Amber Frangos in her office at Flashback Theater Co.

Welcome to the mind of Amber Frangos.

The local playwright who penned an original work based on a Pulaski County icon, Rose Monroe (a.k.a. Rosie the Riveter) is now trying her hand at something even more ambitious: a musical based on the life of Mary, the mother of Jesus.

"'Jesus Christ Superstar' inspired me to write 'Mary,'" said Frangos, referencing the 1970 Andrew Lloyd Webber rock opera. "When I was 15 years old, I fell in love with the musical. I thought it was the coolest thing ever. I listened to the album non stop and sang it in its entirety. I can still sing most of the songs.

"The thought occurred to me," she added, "if there can be a musical about Jesus, why can’t there be a musical about Mary?"

That was when Frangos was only 15. A lot of life has happened since then. Originally from Akron, Ohio, Frangos got married to a military man, which meant she “moved around a lot.” There and there, she would take courses at local colleges to “hack away at a Bachelor’s Degree,” and ended up finishing up at Cal State San Bernadino.

Frangos had always dreams of being a playwright, going back to her days in middle school. She had tried submitting a play to Ohio State University early on, and though she wasn’t successful, the fire of her ambition was only stoked.

“I submitted it totally blind — I knew no formatting, I didn’t know any of the business end of it,” said Frangos. “The professor wrote me a very nice note. He encouraged me to keep writing and said I was very creative and had something to say.”

Eventually, life brought Frangos to Somerset, where she became involved in the local arts community. A conversation with Carol Huckelby, who was curious about plays featuring local women, inspired Frangos to write "Rosies: The Women Who Riveted the Nation," which made its world debut at Flashback Theater Co. here in Somerset in May of 2018.

"I dug into the research and discovered that this story was far reaching and needed to be told and it needed to be told in play form. I, also, made a concerted effort to show that the women during WWII their strength was in their numbers," said Frangos. "They worked together. Their driving force was to work to end the war so their loved ones would come home safely."

The reception to "Rosies" was strong; Frangos said it had "great community support." Fans of it are currently getting a look behind the scenes thanks to Flashback Theater Co.'s new Patreon concept for the 2020-21 season (see Subscribers who contribute a certain amount get to see a variety of online products, including "Rosies" — but in a new and exciting way.

"I broke 'Rosies: The Women Who Riveted the Nation into segments' that will be released

periodically throughout the year. I wrapped the series and sent it to (Flashback) for release," said Frangos. "I’m really excited about it. I also taped my commentary on all of the scenes on what made me do what I did. So each scene has a commentary from me."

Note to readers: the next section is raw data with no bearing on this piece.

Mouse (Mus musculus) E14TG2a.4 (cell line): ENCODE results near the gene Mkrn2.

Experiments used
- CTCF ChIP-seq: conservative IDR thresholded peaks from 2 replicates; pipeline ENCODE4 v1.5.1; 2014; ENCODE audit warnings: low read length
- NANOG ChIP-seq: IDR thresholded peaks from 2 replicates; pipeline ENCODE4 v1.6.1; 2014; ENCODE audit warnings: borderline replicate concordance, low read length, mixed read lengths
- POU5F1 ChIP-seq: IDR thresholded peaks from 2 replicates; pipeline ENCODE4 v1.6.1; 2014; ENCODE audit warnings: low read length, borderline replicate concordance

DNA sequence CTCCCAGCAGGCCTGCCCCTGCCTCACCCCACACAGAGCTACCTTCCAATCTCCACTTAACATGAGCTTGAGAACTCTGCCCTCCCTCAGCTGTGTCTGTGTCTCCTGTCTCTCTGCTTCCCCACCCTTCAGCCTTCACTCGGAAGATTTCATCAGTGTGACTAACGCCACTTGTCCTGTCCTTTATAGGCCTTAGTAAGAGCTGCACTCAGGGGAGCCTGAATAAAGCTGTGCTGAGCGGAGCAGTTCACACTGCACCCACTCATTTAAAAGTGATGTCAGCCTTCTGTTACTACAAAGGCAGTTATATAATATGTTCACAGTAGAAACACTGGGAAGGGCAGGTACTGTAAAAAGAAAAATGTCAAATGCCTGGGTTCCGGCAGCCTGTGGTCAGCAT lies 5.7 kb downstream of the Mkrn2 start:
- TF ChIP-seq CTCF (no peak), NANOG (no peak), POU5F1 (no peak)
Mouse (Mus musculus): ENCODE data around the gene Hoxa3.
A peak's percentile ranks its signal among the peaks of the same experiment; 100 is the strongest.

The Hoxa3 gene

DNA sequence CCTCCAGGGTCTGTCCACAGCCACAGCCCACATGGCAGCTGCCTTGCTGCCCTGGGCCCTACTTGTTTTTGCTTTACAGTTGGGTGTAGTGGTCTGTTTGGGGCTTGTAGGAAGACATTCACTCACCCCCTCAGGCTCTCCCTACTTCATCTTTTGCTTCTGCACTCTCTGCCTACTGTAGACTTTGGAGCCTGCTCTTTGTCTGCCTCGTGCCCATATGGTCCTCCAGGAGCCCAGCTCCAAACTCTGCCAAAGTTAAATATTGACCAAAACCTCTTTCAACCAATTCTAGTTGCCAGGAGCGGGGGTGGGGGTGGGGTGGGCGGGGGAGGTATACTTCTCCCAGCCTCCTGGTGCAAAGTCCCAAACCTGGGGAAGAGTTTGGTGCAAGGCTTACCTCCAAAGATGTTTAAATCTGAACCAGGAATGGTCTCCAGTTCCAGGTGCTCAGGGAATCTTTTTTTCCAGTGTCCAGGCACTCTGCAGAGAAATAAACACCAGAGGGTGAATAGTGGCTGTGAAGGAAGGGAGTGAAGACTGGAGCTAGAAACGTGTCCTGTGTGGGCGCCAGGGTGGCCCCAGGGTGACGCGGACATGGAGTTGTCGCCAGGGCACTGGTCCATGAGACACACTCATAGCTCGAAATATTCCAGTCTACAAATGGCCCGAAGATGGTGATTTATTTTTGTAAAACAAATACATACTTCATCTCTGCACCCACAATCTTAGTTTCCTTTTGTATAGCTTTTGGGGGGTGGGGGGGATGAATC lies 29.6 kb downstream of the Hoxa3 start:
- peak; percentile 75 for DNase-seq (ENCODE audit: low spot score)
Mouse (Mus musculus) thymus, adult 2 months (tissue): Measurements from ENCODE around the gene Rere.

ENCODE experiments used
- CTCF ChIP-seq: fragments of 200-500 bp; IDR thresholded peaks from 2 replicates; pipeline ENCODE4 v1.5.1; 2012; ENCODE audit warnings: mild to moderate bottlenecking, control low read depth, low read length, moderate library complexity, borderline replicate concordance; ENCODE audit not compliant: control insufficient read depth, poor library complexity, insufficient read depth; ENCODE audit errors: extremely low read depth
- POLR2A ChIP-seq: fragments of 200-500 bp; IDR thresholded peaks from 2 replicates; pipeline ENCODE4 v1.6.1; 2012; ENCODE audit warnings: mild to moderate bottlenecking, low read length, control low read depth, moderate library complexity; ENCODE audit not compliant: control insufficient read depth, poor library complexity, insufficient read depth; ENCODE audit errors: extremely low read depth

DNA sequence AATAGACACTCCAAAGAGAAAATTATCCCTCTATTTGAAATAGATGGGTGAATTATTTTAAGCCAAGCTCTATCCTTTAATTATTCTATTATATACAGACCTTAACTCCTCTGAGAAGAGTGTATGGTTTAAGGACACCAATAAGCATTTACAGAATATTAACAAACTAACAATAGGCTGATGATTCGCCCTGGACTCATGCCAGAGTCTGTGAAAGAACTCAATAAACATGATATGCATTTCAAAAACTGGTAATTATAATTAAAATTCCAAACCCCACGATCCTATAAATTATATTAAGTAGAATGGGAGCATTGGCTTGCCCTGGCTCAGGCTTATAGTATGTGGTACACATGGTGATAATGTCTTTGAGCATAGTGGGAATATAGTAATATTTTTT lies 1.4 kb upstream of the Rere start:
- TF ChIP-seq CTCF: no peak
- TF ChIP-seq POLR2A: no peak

This success gave Frangos the opportunity to revisit her old idea for Mary. It's now a true work in progress, titled, "Mary: Her Story." Frangos has enlisted the help of local musician Maria McNeil of McNeil Music Center to help bring the musical to life.

"I am truly blessed to have Maria McNeil collaborating with me," said Frangos. "She is extremely talented and intuitive. I am able to tell her a concept and she will take what I’ve

said and write exactly what I heard in my head, but do not have the tools to write it down."

The musical went through a workshop at Flashback in June of 2019, which resulted in major revisions for Frangos, but it put the work on track to be even more successful.

"I love this new version," said Frangos. "Once again I had to get to the point where I was saying exactly what I wanted to say. That sounds easier than it is for me.

"The original version was written as a reflection to the Jesus narrative," she added. "What began to happen in the workshop was everyone would keep score on what point we were in the Jesus narrative. Mary was getting lost. ... This new version is non-linear. I devised it that way intentionally, because it's harder to keep track of the narrative. I have all the major points of the Jesus narrative, but they do not fall in chronology. The result is an original story that an audience member should take at face value."

The tentative schedule for the world premiere is the spring of 2022. Word has gotten out, however. St. Mildred's Catholic Church in Somerset reached out to Frangos and asked if she could package of the songs for the church's "Reflections" series, as well as teaching material to help further reflection on Mary and her role in the faith.

While Mary is certainly a larger-than-life figure, she's also a very human one — and those are the kinds of subjects Frangos most embraces.

"My favorite stories to write are ones that show the human experience," she said. "I want drama and humor, because to me to live fully both must be experienced. I look for a good story, one that’s not so obvious. ... The 'mano-a-mano (concept) is tired and worn and should be put to rest and does not appeal to me. Building relationships, camaraderie, discovery, the measure of love, surprises, forgiveness, these are the type of issues I enjoy writing about in my plays and hopefully they are ones people want to see."

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